OXFORD institutions spent thousands of pounds on internet advertising last year, despite major platforms becoming embroiled in rows over fake news and privacy.

Figures obtained using freedom of information requests show that the city's councils, hospitals and universities all paid the likes of Facebook and Google to help spread their messages to the public.

Collectively, more than £300,000 was spent by the organisations which responded to the requests, with Google being by far the biggest beneficiary, accounting for more than half of this total figure.

It comes as the UK's Competition and Markets Authority’s launched an investigation into the way Google and Facebook collect and exploit personal data and have used their power to dominate the £13bn UK digital advertising market.

Major companies including Unilever and Procter & Gamble have threatened to withdraw advertising from these platforms in the past because of concerns over a lack of action to remove 'hateful' content.

Oxford University said it has paid Google £161,443.01 from its central marketing and advertising budget so far this academic year (which ends in August).

The city's other university, Oxford Brookes, spent £72,244 with Google in order for its advertising to appear at the top of search lists.

It also released details of payments of £6,209.92 to Linkedin, the social network for businesses, £1,313.12 to Facebook and £15,024 to YouTube.

In its response the university said: "These channels make very efficient and effective use of the budget. It allows us to reach our target audience in the space of their choice and in a manner that ensures good engagement with an ability for them to contact us for more information when they seek it."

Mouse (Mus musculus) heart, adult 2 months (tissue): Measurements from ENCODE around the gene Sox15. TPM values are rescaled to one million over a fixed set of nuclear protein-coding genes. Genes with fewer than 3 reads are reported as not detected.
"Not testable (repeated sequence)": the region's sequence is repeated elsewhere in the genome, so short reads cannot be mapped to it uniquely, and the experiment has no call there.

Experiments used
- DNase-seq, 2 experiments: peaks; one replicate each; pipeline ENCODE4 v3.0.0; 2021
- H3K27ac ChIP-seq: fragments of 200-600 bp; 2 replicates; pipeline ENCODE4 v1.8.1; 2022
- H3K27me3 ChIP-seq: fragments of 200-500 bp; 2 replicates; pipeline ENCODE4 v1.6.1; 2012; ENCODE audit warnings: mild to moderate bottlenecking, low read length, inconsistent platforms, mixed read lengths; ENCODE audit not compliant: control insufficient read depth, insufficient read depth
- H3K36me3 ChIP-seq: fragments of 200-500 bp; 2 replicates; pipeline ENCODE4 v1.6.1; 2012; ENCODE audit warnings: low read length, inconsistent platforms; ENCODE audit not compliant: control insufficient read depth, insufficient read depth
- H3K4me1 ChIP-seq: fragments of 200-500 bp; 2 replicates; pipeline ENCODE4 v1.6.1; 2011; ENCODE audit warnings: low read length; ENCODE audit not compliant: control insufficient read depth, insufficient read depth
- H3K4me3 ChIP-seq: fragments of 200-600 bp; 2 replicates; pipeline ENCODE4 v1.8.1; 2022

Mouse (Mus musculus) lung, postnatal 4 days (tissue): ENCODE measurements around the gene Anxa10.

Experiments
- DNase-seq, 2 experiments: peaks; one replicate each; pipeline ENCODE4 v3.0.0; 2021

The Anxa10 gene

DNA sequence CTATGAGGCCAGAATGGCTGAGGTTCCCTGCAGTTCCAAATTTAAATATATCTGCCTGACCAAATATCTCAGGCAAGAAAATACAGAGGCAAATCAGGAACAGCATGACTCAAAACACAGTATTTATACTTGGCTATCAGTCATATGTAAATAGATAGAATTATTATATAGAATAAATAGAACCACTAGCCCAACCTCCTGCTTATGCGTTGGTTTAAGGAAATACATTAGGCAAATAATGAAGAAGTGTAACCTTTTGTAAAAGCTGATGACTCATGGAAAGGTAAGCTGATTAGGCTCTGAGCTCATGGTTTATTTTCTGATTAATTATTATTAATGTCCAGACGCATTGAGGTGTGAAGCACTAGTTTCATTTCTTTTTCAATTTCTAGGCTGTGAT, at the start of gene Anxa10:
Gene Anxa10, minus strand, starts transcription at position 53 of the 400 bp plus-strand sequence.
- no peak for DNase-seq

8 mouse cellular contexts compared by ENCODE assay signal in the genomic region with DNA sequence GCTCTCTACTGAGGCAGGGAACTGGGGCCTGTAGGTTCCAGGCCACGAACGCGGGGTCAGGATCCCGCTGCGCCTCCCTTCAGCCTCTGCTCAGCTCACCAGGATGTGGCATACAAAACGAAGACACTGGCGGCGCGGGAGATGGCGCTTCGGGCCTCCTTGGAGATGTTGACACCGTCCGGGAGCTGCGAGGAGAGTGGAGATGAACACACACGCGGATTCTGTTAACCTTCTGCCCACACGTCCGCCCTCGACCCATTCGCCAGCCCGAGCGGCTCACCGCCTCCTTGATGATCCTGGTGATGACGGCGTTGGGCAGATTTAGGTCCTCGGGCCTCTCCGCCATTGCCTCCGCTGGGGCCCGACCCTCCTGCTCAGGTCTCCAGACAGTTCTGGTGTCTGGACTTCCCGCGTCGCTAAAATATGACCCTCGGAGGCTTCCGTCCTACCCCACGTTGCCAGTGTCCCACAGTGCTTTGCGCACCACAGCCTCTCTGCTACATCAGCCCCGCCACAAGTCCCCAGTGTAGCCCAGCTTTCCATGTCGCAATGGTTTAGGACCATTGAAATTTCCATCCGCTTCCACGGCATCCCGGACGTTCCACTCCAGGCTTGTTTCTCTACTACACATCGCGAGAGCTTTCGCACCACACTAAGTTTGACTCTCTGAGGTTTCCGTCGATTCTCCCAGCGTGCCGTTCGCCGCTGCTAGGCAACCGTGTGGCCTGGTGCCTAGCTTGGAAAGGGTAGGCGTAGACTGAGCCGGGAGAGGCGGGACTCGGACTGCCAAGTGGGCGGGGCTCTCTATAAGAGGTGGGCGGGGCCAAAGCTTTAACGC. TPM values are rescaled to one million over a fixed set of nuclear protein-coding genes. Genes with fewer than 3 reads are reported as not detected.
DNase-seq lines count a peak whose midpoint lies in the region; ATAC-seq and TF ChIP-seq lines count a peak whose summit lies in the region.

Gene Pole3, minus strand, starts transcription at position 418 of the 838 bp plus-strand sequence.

Five councils in Oxfordshire said they spent money on Facebook, with West Oxfordshire District Council declining to answer the information request because its marketing is handled by an external company.

The biggest spender was Oxfordshire County Council with £22,300.09, while South Oxfordshire District Council spent £4,245, Vale of White Horse District Council spent £3,951.38 and Cherwell District Council spent £552.94.

Oxford City Council spent £4,707.81 on Facebook and Instagram, which is now owned by the Silicon Valley giant.

It said the money was used to promote specific issues including the launch of the new drugs taskforce which encouraged residents to report incidents of drug taking and dealing within their communities.

Adverts were also placed to update people on the Zero Emission Zone plans, a healthy living programme for those living with diabetes and a consultation on where council ward boundaries should be placed.

The authority said the adverts were seen 1,729,123 times and were used in conjunction with other advertising in broadcast and print media.

Its response said: "We see it as our duty to inform Oxford residents about consultations, events and significant changes to their city – and to do that in the most effective and best value for money way."

Thames Valley Police also refused the request, saying it would take too much work to sift through the accounts.

Oxford University Hospitals NHS Foundation Trust said it spent £3,810 on social media advertising, but did not specify which platforms were used.

The two southern Oxfordshire councils were the only ones to spend money with Twitter, with £3,000 spent by both SODC and the Vale.

Last year Facebook was fined a record £500,000 by The Information Commissioner’s Office (ICO) after it concluded that the social networking site failed to safeguard its users’ information and that it failed to be transparent about how that data was harvested by others during the Cambridge Analytica scandal.

Its co-founder Mark Zuckerberg had since pledged to fix its privacy problems.